Two or three weeks after Chin and his family started attending Peace, Edwards and Chin had lunch. “As we talked, we found we had a lot of similar philosophies to doing ministry,” including the desire to live where they served, Edwards says. “I really didn’t think much about his ethnic background.”
And that’s how Peter Chin came to lead a majority-black church flanked by two Korean American-owned liquor stores.
“Good morning, Peace!”
“You know, every Sunday is my favorite Sunday here at Peace. Especially Youth Sunday.”
Pastor Chin beams from behind the music stand that doubles as a pulpit. Once a funeral home, the sanctuary is a bright, albeit small, space, with “Jesus” written in 10 languages on a back wall.
Behind Chin, a white screen displays the title of today’s sermon: “The Lord’s Prayer: Our Father, Heavenly and Hallowed.”
“Can all the youths involved in the service stand up, and can we give them a round of applause?” Chin continues.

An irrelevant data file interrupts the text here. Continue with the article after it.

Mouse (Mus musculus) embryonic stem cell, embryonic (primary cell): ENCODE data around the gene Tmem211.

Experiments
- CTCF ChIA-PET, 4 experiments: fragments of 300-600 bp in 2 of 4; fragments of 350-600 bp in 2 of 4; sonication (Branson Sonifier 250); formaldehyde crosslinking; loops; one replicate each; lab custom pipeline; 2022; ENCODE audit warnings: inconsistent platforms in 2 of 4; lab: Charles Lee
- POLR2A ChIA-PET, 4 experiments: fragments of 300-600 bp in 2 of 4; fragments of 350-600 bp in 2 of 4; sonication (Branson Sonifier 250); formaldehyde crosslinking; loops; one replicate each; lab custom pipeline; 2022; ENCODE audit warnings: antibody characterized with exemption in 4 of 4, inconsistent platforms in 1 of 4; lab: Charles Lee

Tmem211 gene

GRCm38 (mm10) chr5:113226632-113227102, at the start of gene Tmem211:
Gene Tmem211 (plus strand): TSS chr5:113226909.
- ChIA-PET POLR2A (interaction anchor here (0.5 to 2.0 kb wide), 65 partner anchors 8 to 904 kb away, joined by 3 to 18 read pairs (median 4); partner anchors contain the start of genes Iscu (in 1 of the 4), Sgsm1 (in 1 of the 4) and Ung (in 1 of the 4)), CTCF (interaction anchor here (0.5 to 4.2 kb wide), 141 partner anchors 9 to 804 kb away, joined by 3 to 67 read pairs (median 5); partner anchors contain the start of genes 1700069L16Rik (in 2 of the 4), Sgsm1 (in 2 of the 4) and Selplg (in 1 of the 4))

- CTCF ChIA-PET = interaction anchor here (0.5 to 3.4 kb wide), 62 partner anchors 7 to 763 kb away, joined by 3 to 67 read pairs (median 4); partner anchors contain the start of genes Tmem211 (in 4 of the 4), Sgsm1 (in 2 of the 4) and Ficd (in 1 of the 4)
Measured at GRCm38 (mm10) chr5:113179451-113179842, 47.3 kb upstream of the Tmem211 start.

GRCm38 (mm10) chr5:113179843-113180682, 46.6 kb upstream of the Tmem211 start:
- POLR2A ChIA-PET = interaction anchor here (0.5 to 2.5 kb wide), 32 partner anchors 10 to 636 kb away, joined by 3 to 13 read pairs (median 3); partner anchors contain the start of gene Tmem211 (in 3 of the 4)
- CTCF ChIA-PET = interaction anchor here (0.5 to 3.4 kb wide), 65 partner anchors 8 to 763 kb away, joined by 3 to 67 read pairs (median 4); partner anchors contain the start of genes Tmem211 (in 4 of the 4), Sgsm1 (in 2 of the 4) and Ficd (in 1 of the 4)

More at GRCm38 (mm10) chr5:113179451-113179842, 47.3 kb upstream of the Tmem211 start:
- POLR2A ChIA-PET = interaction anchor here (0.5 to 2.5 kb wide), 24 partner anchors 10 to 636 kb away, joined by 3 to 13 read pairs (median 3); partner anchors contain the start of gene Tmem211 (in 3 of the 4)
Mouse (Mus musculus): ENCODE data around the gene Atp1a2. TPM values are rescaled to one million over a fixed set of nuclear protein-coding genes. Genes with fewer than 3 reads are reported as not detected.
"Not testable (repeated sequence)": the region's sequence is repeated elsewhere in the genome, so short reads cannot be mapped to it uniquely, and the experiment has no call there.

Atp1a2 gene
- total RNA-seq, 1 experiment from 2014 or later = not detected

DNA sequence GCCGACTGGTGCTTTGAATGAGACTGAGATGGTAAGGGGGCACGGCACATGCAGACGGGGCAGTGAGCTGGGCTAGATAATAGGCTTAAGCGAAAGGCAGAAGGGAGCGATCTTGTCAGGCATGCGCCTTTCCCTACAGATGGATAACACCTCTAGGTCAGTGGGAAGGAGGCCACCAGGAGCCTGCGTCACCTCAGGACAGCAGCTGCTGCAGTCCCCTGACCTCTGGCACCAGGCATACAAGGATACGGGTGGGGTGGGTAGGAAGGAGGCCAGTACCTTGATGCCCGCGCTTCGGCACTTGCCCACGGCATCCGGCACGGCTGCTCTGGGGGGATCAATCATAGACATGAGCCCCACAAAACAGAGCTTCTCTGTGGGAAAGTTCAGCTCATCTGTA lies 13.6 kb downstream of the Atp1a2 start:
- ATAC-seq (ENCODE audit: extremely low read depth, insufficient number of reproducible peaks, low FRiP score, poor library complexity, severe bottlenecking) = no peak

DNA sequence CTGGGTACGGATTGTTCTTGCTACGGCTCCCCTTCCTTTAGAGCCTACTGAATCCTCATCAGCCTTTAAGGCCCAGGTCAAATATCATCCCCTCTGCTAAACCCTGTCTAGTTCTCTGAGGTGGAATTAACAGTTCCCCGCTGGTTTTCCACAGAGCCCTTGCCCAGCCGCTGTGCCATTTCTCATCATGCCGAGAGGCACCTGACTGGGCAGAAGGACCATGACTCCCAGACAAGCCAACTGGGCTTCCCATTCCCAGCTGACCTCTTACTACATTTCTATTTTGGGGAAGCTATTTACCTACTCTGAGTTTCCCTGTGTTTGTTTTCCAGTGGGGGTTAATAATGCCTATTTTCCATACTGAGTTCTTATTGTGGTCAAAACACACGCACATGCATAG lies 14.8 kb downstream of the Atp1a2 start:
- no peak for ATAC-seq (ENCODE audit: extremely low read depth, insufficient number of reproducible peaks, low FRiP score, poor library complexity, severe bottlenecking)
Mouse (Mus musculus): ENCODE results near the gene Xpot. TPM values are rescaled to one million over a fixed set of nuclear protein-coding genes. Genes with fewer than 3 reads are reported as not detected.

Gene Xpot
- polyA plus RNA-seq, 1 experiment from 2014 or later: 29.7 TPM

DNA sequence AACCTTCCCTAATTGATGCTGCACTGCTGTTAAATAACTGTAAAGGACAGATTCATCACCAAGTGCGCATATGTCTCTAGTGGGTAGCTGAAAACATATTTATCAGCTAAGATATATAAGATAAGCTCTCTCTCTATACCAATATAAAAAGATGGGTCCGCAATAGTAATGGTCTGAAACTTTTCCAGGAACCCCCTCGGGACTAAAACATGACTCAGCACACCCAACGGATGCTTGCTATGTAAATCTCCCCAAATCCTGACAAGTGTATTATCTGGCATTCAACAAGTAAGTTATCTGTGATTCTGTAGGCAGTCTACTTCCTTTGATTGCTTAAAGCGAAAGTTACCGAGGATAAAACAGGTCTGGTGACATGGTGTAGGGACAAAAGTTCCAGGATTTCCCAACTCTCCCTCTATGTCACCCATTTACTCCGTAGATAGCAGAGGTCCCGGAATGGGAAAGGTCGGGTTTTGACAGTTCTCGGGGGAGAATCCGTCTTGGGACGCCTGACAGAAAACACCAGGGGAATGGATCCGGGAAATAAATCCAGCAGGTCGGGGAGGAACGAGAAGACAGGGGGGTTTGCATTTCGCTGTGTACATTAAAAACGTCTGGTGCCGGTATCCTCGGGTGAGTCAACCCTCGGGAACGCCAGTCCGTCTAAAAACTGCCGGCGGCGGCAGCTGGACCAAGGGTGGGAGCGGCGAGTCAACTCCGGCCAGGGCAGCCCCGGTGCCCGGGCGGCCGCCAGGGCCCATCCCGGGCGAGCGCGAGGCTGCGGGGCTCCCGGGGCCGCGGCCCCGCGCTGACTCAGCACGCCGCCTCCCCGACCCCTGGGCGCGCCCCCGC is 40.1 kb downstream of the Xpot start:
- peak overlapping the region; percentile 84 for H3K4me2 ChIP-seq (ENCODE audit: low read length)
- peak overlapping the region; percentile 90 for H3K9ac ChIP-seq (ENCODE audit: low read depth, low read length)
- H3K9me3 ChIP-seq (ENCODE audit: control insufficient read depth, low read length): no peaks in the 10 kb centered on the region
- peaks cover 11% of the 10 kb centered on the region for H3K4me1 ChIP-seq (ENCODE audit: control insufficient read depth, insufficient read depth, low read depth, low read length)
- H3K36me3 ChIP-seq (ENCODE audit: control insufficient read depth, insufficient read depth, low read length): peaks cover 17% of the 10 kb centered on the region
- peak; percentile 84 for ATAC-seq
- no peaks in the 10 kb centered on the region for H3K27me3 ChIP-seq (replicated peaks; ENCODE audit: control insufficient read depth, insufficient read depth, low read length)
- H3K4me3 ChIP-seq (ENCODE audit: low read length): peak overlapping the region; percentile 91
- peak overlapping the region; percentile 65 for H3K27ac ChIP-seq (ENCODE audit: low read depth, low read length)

A cluster of nervous-looking preteens, all black, rises from the front row. The congregation responds with enthusiastic applause and wolf whistles.
Liz Bockenfeld, who is white, sits with her legs crossed. She’s a junior at George Washington University who has been coming to Peace for about 10 months, after a group of fellow students invited her. On the other side of the aisle, David Carter, an elderly black man with a halo of gray hair, hunches over a wooden cane. He lives in one of the brick apartment buildings adjacent to the church. A few rows up, an older Asian couple is dressed in their Sunday best.
Chin acknowledges that before he came to the District, his interactions with African Americans were limited to a few acquaintances. That he is an Ivy League-educated Korean American only added to his fears about pastoring Peace Fellowship.
He girded himself for rejection. Then he was happily surprised.
“I’ve been shocked by the level of acceptance and the willingness to allow me to be their friend and their pastor,” Chin says.
The transition at Peace from a black pastor to a Korean American one wasn’t jarring at all, says Sherrie Lawson, 38, who is African American.
“There were three Asian families attending Peace Fellowship, one for at least six years. We had great relationships with those families, so it was just kind of the natural flow,” says Lawson, a business analyst and adjunct professor.